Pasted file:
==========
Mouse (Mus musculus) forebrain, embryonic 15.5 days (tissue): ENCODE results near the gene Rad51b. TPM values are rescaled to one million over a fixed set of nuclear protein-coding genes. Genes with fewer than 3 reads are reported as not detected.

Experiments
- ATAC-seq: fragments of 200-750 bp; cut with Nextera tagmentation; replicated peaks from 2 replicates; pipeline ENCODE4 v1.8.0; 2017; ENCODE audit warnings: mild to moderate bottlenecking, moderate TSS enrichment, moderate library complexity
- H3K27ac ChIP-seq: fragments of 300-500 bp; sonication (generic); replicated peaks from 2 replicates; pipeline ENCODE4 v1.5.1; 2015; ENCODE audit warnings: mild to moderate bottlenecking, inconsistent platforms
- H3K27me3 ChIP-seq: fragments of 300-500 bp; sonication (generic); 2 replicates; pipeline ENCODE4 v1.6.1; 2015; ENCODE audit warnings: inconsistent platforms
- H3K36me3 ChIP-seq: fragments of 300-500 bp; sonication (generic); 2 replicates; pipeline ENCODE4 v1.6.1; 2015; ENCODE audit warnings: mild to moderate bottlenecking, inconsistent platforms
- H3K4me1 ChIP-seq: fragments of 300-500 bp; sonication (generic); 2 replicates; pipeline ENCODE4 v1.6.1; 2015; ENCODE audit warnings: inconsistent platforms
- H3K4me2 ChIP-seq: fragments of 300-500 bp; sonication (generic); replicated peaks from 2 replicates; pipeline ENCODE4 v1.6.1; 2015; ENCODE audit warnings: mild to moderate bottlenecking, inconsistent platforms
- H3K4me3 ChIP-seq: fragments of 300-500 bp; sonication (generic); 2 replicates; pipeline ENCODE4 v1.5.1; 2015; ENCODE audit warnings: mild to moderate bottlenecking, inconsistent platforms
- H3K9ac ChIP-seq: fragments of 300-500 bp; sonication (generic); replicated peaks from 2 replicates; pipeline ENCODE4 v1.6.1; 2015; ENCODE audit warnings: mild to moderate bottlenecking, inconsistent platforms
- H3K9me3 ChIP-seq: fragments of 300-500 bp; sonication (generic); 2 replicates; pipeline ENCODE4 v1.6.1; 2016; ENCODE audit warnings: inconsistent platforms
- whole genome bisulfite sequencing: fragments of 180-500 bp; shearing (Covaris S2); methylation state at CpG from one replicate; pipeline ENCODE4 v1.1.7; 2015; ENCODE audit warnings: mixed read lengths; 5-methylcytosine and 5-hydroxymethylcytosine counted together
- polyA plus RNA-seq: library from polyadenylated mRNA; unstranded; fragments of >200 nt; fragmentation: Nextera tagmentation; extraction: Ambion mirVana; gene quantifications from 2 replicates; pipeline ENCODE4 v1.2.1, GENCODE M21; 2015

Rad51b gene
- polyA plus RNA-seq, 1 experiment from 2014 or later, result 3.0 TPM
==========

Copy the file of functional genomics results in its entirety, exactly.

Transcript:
Mouse (Mus musculus) forebrain, embryonic 15.5 days (tissue): ENCODE results near the gene Rad51b. TPM values are rescaled to one million over a fixed set of nuclear protein-coding genes. Genes with fewer than 3 reads are reported as not detected.

Experiments
- ATAC-seq: fragments of 200-750 bp; cut with Nextera tagmentation; replicated peaks from 2 replicates; pipeline ENCODE4 v1.8.0; 2017; ENCODE audit warnings: mild to moderate bottlenecking, moderate TSS enrichment, moderate library complexity
- H3K27ac ChIP-seq: fragments of 300-500 bp; sonication (generic); replicated peaks from 2 replicates; pipeline ENCODE4 v1.5.1; 2015; ENCODE audit warnings: mild to moderate bottlenecking, inconsistent platforms
- H3K27me3 ChIP-seq: fragments of 300-500 bp; sonication (generic); 2 replicates; pipeline ENCODE4 v1.6.1; 2015; ENCODE audit warnings: inconsistent platforms
- H3K36me3 ChIP-seq: fragments of 300-500 bp; sonication (generic); 2 replicates; pipeline ENCODE4 v1.6.1; 2015; ENCODE audit warnings: mild to moderate bottlenecking, inconsistent platforms
- H3K4me1 ChIP-seq: fragments of 300-500 bp; sonication (generic); 2 replicates; pipeline ENCODE4 v1.6.1; 2015; ENCODE audit warnings: inconsistent platforms
- H3K4me2 ChIP-seq: fragments of 300-500 bp; sonication (generic); replicated peaks from 2 replicates; pipeline ENCODE4 v1.6.1; 2015; ENCODE audit warnings: mild to moderate bottlenecking, inconsistent platforms
- H3K4me3 ChIP-seq: fragments of 300-500 bp; sonication (generic); 2 replicates; pipeline ENCODE4 v1.5.1; 2015; ENCODE audit warnings: mild to moderate bottlenecking, inconsistent platforms
- H3K9ac ChIP-seq: fragments of 300-500 bp; sonication (generic); replicated peaks from 2 replicates; pipeline ENCODE4 v1.6.1; 2015; ENCODE audit warnings: mild to moderate bottlenecking, inconsistent platforms
- H3K9me3 ChIP-seq: fragments of 300-500 bp; sonication (generic); 2 replicates; pipeline ENCODE4 v1.6.1; 2016; ENCODE audit warnings: inconsistent platforms
- whole genome bisulfite sequencing: fragments of 180-500 bp; shearing (Covaris S2); methylation state at CpG from one replicate; pipeline ENCODE4 v1.1.7; 2015; ENCODE audit warnings: mixed read lengths; 5-methylcytosine and 5-hydroxymethylcytosine counted together
- polyA plus RNA-seq: library from polyadenylated mRNA; unstranded; fragments of >200 nt; fragmentation: Nextera tagmentation; extraction: Ambion mirVana; gene quantifications from 2 replicates; pipeline ENCODE4 v1.2.1, GENCODE M21; 2015

Rad51b gene
- polyA plus RNA-seq, 1 experiment from 2014 or later, result 3.0 TPM